About 15 feet from the foundation of the old Carter cotton gin and an easy bean-bag toss from a 20th-century house, we stand by a cannon marking the position of the 6th Ohio Light Artillery battery. During the battle, Lieutenant Aaron Baldwin’s artillerymen held this spot against swarms of Confederates. This land, Jacobson says, is akin to the Bloody Angle at Gettysburg, where the Union Army made another desperate stand. “Baldwin had no support here. He stays while others fall back,” he says. “At what point do you run?”

In 1864, Baldwin’s artillery pointed into an open field. “Just look at his field of fire,” says an admiring Jacobson, gesturing into a neighborhood filled with houses.

The field of fire for Union Lieutenant Aaron Baldwin's battery is a residential neighborhood today..
     PANORAMA: Foundation stones for war-time Carter cotton gin, behind Union lines 
          during the battle. This was site of some of the most intense fighting of the war.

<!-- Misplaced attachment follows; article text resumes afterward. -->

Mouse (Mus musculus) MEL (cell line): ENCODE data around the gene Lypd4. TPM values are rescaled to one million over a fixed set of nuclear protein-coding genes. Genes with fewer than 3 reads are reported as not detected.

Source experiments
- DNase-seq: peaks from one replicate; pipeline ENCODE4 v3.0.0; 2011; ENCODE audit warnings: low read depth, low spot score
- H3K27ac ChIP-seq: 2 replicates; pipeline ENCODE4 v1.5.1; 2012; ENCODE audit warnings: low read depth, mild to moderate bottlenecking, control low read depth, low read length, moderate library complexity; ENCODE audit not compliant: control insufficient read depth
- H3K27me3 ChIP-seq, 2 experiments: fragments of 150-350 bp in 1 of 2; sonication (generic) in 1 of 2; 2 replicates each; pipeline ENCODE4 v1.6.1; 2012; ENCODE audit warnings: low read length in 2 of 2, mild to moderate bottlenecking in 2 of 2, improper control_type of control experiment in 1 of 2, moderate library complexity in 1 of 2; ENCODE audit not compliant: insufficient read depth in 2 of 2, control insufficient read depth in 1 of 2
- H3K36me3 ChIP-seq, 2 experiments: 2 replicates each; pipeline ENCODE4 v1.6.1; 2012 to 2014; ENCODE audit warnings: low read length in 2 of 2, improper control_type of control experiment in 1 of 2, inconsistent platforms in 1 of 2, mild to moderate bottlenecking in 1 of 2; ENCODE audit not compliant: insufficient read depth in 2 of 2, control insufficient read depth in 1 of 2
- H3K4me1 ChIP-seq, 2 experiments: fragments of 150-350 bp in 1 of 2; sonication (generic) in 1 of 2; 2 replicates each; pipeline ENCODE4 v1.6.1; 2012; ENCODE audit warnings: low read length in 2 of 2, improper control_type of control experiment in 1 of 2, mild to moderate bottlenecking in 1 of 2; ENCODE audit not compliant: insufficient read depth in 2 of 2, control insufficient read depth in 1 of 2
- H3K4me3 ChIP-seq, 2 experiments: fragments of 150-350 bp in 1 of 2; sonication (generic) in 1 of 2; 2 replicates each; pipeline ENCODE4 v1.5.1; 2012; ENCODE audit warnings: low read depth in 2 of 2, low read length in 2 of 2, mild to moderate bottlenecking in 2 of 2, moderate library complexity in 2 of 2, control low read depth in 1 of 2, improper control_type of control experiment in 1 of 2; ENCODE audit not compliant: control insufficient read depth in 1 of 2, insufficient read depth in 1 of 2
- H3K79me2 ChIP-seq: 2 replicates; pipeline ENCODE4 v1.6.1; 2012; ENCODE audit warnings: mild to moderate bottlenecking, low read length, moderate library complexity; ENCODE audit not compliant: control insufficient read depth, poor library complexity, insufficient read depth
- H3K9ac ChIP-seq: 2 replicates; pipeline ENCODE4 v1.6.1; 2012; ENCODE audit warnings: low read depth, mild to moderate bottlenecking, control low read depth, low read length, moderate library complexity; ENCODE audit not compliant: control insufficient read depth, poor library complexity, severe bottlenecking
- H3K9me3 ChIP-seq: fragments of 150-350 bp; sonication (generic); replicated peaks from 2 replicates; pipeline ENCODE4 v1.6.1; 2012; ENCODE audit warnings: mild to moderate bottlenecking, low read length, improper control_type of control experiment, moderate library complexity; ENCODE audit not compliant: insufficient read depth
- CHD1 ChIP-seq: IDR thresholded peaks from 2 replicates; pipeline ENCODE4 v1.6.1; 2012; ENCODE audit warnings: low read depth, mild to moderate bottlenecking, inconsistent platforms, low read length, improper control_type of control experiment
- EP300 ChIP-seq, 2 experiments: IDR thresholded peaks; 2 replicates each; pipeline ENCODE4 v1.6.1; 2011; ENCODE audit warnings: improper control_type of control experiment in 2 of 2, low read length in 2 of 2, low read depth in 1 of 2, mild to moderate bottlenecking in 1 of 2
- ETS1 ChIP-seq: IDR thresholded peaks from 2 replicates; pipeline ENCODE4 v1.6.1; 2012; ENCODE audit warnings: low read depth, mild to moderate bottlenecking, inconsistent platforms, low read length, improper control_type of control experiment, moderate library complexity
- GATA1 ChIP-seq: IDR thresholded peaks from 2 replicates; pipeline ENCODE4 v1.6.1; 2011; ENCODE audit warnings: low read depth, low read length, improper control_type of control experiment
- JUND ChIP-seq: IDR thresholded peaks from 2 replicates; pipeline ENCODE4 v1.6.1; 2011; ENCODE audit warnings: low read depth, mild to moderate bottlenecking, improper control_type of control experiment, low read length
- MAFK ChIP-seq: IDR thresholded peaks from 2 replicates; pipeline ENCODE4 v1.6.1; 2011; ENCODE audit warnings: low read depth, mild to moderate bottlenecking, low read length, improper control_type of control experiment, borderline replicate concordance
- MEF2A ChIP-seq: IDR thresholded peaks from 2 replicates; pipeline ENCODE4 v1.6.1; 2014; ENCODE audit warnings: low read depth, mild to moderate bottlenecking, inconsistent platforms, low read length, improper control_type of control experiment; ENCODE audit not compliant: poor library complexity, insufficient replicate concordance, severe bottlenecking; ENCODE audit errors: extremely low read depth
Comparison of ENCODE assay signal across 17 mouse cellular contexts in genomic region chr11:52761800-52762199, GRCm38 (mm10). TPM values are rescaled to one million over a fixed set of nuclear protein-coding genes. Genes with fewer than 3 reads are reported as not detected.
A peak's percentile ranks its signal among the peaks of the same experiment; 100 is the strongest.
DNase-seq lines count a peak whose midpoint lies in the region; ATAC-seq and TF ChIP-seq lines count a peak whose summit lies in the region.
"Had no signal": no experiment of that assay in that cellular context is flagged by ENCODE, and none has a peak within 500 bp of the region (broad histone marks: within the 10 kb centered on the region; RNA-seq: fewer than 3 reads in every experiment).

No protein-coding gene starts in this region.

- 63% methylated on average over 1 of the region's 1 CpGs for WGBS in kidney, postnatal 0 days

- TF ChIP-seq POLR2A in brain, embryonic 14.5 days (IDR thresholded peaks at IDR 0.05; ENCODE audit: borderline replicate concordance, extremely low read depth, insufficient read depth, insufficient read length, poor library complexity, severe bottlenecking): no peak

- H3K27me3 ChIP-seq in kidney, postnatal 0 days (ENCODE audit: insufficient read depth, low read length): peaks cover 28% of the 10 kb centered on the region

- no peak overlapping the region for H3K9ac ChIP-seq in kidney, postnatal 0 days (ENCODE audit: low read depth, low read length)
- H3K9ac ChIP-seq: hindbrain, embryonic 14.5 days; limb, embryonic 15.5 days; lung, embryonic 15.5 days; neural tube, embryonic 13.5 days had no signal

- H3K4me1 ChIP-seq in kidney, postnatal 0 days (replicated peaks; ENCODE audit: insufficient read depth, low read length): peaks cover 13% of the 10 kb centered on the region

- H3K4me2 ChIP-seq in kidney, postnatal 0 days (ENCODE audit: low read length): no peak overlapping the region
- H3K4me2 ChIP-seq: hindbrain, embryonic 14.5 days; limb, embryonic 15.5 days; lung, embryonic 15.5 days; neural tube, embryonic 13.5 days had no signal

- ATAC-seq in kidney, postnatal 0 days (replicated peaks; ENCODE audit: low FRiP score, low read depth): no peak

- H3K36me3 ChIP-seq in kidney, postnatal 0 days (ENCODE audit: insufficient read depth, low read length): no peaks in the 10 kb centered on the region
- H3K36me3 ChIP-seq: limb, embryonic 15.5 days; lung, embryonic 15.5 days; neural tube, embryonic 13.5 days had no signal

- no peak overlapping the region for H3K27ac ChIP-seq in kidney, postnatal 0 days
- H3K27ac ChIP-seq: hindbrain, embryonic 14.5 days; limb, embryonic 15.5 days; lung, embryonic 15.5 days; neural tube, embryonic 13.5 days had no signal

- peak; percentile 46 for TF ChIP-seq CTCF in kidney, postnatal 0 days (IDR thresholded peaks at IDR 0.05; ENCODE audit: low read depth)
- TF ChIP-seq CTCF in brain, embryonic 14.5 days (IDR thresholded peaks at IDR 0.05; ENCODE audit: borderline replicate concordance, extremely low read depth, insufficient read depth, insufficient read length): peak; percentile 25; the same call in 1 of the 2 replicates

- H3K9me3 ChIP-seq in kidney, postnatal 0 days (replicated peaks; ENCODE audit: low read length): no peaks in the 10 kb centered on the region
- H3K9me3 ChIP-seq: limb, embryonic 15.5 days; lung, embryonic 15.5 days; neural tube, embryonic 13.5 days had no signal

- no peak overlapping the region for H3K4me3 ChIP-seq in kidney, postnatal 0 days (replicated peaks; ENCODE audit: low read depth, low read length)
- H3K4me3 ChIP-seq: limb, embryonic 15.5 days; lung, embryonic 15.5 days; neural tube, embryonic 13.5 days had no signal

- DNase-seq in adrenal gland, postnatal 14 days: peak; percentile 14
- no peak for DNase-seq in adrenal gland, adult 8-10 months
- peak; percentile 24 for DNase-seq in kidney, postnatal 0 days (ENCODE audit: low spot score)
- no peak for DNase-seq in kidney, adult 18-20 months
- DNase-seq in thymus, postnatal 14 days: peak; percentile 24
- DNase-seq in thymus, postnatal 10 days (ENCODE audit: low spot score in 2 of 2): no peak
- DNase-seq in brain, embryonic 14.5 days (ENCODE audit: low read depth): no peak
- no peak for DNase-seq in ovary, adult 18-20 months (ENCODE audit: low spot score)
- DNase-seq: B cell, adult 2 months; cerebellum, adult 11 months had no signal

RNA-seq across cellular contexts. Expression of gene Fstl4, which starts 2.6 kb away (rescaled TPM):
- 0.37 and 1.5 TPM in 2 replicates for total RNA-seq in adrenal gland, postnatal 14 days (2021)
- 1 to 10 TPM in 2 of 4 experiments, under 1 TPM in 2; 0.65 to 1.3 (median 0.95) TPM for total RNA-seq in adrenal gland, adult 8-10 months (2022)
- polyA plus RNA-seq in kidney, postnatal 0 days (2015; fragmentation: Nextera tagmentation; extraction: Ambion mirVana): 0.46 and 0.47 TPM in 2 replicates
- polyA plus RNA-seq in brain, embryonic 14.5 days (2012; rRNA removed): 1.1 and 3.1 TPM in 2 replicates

(Click at upper right for full-screen experience.)

If Aaron Baldwin’s artillery battery were in action today, it probably could do significant damage to Tom Henderson’s property on the killing field. Red, white and blue bunting hangs from the porch of the one-story house in which the North Carolina native and his wife have lived for 30 years. Three American flags are planted in the front yard. “We’re a very patriotic family,” says the 76-year-old Navy veteran, whose ancestors fought in the Confederate infantry and cavalry.

Confederates swept from right to left across the plain in front of 
the Carter house. This ground today is a residential neighborhood.
“Right here,” Henderson says, pointing in a 180-degree arc, “bodies were everywhere.” Confederates made one of their six charges across this relatively flat ground in his development, built in the late 1980s.

Henderson says his neighbors have found evidence of the great struggle on the Bloody Plain – “ton of bullets,” soldiers’ belt buckles and even a gold coin. But the battle holds no special sway over him.

“We respect the history here,” Henderson says, “but we don’t dwell on it.” As we part, he waves to a neighbor, grabs two of his empty garbage cans and heads back up his driveway.

         GOOGLE STREET VIEW: Williamson County Library (left) was built on "core                      battlefield." The war-time Carter farmhouse is a little more than 250 yards away.